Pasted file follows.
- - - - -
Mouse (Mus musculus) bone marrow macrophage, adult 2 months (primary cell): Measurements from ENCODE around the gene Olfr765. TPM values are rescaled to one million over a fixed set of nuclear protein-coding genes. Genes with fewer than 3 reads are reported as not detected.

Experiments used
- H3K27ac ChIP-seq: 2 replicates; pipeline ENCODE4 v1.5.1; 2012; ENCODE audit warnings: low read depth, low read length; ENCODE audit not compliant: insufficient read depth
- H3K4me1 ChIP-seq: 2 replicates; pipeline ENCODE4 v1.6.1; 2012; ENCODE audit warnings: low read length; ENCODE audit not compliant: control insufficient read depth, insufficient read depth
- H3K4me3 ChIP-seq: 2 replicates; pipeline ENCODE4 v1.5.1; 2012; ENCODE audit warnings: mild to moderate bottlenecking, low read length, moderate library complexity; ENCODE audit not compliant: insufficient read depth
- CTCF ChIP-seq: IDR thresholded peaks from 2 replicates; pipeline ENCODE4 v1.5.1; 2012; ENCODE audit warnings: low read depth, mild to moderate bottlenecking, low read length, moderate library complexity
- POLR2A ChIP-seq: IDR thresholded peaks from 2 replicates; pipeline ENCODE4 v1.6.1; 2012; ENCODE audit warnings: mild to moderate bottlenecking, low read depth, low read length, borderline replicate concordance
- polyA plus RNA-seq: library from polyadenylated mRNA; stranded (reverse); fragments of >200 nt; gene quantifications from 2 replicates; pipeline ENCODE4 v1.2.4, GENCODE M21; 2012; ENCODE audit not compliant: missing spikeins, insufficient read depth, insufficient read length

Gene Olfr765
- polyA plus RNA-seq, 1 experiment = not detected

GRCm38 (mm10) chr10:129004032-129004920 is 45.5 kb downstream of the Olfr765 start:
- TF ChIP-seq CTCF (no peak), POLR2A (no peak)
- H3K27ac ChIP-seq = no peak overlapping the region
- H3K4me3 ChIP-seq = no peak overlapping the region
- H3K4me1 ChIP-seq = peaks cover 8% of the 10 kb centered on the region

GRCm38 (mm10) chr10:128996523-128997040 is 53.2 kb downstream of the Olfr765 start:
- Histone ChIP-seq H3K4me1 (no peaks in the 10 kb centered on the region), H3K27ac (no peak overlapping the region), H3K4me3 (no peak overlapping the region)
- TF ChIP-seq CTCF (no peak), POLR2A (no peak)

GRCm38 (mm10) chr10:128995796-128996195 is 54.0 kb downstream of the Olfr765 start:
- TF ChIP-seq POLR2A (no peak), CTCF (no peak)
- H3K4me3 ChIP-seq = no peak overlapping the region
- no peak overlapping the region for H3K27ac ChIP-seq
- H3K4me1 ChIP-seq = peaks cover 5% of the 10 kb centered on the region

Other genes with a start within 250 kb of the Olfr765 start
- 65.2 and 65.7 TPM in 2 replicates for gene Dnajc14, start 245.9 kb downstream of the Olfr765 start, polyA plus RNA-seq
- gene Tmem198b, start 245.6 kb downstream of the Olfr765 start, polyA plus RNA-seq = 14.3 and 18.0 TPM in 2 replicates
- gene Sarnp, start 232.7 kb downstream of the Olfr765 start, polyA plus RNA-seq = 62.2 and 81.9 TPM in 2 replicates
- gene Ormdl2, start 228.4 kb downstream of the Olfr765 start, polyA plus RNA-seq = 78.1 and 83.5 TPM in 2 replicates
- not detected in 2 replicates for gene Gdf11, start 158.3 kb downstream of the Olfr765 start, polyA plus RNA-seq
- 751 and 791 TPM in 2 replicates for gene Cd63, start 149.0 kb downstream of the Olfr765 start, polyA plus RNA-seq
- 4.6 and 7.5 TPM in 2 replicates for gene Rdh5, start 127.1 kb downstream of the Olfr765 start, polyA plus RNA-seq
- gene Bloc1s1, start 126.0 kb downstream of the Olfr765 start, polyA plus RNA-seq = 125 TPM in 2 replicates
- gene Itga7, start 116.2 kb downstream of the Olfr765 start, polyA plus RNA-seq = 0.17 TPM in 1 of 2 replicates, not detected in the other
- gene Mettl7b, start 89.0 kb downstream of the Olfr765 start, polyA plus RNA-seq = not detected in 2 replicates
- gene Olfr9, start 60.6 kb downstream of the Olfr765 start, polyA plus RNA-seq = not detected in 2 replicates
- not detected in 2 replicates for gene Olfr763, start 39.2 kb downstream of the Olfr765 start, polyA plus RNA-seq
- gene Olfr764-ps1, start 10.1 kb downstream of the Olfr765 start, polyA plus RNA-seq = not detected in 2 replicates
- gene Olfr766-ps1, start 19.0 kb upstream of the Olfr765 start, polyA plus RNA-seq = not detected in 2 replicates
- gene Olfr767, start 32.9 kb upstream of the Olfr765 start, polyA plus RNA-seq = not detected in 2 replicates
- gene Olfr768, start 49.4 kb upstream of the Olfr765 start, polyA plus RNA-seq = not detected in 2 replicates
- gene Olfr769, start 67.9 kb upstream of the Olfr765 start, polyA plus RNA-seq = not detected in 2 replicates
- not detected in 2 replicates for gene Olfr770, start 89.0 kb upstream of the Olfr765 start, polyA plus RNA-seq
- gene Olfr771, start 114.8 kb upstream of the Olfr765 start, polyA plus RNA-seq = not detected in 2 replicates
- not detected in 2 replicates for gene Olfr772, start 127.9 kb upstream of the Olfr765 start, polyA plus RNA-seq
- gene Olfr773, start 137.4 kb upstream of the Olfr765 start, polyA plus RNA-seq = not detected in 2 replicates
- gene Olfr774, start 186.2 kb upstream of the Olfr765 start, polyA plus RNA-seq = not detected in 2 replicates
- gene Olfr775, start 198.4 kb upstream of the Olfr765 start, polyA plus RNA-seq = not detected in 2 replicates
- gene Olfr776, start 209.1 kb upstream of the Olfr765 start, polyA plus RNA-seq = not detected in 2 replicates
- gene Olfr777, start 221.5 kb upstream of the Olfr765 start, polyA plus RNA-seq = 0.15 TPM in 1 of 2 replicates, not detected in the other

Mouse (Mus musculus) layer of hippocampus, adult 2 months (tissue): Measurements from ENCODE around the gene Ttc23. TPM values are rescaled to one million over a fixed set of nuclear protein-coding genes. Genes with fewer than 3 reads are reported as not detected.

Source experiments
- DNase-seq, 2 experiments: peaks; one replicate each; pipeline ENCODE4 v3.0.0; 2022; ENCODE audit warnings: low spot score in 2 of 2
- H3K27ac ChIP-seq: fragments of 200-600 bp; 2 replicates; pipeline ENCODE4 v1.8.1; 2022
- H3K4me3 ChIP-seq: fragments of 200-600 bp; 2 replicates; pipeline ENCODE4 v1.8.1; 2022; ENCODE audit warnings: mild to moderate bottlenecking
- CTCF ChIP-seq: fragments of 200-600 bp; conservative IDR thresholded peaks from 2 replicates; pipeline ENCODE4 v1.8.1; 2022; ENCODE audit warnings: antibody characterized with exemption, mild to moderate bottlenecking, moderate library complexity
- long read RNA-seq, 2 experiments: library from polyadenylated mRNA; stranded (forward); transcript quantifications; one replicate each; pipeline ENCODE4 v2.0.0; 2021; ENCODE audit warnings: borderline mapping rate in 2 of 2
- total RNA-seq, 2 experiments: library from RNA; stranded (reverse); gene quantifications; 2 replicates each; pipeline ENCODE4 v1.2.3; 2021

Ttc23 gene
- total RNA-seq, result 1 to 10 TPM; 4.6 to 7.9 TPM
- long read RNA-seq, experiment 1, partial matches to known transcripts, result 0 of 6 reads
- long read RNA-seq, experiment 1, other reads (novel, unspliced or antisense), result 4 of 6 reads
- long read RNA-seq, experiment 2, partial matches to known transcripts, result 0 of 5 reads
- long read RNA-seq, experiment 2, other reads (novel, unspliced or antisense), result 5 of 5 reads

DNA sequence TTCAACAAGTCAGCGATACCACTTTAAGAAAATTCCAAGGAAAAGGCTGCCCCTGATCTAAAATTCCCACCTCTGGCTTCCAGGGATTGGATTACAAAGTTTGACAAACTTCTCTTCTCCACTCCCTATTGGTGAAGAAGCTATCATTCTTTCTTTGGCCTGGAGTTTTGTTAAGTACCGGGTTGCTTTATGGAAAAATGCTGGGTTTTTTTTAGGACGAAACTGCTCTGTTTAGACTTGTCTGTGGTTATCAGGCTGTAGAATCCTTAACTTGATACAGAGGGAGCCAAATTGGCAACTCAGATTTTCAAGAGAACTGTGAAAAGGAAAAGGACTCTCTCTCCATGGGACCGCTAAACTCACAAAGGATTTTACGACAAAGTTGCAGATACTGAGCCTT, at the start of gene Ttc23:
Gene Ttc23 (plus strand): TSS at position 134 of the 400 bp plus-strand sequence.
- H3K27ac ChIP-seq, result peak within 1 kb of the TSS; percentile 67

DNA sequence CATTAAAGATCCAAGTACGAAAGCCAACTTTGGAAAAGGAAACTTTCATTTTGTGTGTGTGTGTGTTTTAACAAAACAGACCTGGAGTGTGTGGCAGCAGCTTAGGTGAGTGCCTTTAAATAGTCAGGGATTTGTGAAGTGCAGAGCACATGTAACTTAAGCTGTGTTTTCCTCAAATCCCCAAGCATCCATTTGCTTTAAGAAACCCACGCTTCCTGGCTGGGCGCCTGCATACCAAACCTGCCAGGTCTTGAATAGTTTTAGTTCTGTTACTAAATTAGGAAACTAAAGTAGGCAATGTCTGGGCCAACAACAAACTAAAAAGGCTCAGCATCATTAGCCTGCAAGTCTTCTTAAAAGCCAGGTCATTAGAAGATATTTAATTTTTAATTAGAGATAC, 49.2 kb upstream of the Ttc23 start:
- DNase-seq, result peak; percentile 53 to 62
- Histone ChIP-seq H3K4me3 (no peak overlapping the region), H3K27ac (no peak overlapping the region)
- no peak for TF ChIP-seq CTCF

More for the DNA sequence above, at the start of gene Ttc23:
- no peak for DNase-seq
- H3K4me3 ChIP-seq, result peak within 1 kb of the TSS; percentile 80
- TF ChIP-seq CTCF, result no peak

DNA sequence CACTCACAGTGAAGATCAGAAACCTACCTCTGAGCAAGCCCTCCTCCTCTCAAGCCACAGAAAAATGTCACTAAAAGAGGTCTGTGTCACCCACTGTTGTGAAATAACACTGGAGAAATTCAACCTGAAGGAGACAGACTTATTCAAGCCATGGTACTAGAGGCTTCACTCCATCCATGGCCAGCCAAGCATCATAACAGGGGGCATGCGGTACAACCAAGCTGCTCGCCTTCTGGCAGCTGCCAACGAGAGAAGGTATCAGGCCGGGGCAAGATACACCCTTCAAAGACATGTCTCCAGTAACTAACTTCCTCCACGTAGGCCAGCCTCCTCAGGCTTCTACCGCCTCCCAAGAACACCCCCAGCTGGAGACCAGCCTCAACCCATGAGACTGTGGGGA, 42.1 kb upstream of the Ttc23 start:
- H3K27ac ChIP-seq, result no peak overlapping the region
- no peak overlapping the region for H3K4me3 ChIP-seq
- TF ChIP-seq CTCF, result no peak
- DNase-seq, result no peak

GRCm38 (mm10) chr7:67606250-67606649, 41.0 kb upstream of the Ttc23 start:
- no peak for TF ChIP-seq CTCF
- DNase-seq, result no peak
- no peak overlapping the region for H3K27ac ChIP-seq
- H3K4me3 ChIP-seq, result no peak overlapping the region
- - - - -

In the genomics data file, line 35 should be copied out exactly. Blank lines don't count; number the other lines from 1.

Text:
- gene Olfr9, start 60.6 kb downstream of the Olfr765 start, polyA plus RNA-seq = not detected in 2 replicates